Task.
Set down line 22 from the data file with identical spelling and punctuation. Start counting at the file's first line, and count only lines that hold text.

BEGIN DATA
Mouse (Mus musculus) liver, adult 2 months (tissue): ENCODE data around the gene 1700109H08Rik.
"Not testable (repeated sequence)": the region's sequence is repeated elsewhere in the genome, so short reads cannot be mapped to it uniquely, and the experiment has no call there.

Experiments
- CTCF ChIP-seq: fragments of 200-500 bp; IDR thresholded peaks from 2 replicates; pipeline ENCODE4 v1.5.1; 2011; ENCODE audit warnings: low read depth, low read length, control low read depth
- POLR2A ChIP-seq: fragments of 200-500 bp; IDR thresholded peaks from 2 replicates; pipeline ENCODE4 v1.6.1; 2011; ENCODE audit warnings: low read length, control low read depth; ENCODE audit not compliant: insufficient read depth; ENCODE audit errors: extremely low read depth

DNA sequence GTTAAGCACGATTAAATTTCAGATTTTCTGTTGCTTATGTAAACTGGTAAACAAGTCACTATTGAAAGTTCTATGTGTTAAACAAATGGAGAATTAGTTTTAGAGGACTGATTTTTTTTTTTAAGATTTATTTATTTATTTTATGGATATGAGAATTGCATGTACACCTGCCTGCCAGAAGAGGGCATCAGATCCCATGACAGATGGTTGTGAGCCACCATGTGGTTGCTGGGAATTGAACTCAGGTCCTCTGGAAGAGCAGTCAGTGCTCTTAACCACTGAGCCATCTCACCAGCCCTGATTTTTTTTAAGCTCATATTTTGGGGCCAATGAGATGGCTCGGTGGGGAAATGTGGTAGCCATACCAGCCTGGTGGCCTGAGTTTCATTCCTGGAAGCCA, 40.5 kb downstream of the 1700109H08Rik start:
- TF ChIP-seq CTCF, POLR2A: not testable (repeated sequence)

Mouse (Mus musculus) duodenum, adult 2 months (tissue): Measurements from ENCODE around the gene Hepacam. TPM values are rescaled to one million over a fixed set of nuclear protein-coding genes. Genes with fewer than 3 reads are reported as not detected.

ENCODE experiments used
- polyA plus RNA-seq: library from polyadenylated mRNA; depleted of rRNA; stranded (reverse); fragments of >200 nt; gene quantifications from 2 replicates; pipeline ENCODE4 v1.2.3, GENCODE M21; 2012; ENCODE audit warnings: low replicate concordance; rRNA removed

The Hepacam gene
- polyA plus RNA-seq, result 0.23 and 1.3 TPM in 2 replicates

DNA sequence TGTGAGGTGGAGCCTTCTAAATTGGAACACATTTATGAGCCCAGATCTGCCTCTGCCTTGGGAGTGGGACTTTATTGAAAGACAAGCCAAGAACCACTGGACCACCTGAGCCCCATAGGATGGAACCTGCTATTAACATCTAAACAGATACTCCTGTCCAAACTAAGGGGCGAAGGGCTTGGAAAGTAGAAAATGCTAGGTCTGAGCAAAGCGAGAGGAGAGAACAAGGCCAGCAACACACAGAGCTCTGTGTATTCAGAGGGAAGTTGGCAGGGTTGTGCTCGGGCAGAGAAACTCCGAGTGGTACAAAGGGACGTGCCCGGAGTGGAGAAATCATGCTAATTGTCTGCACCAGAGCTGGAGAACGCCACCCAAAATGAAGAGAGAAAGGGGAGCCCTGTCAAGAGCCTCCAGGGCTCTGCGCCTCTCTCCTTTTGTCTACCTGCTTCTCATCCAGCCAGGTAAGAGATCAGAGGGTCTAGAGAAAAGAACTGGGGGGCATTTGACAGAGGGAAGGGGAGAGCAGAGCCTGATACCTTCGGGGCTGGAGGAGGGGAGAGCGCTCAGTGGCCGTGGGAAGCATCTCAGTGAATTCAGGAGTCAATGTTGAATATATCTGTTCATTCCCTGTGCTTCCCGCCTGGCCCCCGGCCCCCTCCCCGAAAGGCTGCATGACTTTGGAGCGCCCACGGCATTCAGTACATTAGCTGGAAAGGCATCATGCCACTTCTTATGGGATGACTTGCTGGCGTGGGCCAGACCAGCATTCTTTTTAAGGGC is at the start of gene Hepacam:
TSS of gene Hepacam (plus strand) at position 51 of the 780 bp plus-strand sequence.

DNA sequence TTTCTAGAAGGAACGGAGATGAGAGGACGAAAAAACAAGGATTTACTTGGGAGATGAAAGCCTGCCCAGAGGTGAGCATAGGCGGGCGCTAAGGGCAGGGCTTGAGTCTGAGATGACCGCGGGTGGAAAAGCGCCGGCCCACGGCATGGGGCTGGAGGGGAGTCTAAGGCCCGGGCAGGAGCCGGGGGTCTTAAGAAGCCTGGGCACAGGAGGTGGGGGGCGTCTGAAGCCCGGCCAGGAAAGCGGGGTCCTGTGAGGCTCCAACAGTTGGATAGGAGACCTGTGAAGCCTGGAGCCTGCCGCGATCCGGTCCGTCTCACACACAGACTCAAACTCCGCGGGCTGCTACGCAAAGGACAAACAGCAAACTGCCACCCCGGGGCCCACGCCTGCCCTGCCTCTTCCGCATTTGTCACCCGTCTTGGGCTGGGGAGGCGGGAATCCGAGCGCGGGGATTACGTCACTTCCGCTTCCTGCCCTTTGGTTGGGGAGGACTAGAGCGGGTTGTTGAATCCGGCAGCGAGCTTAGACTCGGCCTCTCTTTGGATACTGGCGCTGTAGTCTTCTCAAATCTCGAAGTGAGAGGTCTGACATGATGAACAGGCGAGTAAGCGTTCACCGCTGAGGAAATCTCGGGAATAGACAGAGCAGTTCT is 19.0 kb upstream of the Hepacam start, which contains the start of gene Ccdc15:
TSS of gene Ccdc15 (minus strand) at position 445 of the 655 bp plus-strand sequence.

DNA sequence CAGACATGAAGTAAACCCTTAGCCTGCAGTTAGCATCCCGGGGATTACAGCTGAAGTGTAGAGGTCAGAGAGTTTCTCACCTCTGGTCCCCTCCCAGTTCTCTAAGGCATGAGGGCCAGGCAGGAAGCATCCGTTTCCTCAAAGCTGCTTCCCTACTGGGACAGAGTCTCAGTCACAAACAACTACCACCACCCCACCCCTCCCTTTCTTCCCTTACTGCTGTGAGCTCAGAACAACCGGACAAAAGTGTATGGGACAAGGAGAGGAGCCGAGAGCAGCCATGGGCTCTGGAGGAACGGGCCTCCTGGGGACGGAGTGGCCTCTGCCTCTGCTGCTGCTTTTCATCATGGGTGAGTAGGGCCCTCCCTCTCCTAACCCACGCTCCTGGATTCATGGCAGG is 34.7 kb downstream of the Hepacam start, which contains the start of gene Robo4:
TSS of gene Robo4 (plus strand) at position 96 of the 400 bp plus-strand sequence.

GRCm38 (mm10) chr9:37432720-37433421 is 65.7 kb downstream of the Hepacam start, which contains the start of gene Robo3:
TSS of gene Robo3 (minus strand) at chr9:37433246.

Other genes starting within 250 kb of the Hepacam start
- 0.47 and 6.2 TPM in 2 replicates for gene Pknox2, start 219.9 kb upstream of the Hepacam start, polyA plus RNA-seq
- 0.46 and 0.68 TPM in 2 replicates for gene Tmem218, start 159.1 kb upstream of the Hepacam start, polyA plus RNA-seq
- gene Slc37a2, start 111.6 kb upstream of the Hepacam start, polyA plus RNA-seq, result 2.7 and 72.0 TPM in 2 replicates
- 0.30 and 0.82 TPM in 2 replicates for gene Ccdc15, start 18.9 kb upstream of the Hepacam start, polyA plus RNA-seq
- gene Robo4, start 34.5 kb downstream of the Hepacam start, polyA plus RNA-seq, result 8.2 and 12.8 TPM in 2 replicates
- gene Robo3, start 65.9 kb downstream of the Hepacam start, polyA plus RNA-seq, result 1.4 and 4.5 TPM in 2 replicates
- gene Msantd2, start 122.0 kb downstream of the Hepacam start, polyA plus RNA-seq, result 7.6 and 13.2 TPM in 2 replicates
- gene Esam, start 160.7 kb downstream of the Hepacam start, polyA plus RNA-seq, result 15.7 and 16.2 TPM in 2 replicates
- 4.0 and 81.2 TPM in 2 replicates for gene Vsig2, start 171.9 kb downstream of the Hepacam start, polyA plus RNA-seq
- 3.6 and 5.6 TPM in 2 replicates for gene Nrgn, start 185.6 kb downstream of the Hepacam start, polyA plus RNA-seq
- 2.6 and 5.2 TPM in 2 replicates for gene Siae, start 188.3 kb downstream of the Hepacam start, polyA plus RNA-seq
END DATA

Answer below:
- 0.47 and 6.2 TPM in 2 replicates for gene Pknox2, start 219.9 kb upstream of the Hepacam start, polyA plus RNA-seq